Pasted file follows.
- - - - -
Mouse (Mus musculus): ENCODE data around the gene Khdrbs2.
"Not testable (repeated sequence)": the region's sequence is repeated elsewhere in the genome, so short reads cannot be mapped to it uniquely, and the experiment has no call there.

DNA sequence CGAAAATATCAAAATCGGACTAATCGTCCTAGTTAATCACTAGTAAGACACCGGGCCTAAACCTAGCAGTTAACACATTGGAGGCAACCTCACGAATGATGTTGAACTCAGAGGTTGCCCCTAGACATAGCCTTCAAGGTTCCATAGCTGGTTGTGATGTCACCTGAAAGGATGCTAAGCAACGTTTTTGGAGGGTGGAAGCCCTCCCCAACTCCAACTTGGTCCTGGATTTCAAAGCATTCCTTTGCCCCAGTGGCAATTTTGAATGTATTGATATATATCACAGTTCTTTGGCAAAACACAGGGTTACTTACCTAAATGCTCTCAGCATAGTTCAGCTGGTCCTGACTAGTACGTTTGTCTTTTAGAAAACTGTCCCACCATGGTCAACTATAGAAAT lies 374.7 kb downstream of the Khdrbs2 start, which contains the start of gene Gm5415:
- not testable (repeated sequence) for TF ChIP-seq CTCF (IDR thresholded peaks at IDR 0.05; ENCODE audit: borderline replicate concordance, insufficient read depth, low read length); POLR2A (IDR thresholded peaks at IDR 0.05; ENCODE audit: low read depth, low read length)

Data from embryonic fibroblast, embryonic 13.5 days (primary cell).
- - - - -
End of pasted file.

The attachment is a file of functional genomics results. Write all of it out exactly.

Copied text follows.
Mouse (Mus musculus): ENCODE data around the gene Khdrbs2.
"Not testable (repeated sequence)": the region's sequence is repeated elsewhere in the genome, so short reads cannot be mapped to it uniquely, and the experiment has no call there.

DNA sequence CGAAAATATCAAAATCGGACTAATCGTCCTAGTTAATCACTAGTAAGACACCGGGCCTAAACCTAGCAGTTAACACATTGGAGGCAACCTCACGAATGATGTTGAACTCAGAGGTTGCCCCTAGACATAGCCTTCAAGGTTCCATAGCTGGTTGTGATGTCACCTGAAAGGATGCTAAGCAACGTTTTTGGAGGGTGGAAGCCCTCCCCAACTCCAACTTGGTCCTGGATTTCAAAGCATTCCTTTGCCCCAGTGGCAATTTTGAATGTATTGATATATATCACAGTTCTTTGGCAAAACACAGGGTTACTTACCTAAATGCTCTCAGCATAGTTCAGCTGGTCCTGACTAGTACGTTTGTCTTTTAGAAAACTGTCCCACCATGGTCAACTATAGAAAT lies 374.7 kb downstream of the Khdrbs2 start, which contains the start of gene Gm5415:
- not testable (repeated sequence) for TF ChIP-seq CTCF (IDR thresholded peaks at IDR 0.05; ENCODE audit: borderline replicate concordance, insufficient read depth, low read length); POLR2A (IDR thresholded peaks at IDR 0.05; ENCODE audit: low read depth, low read length)

Data from embryonic fibroblast, embryonic 13.5 days (primary cell).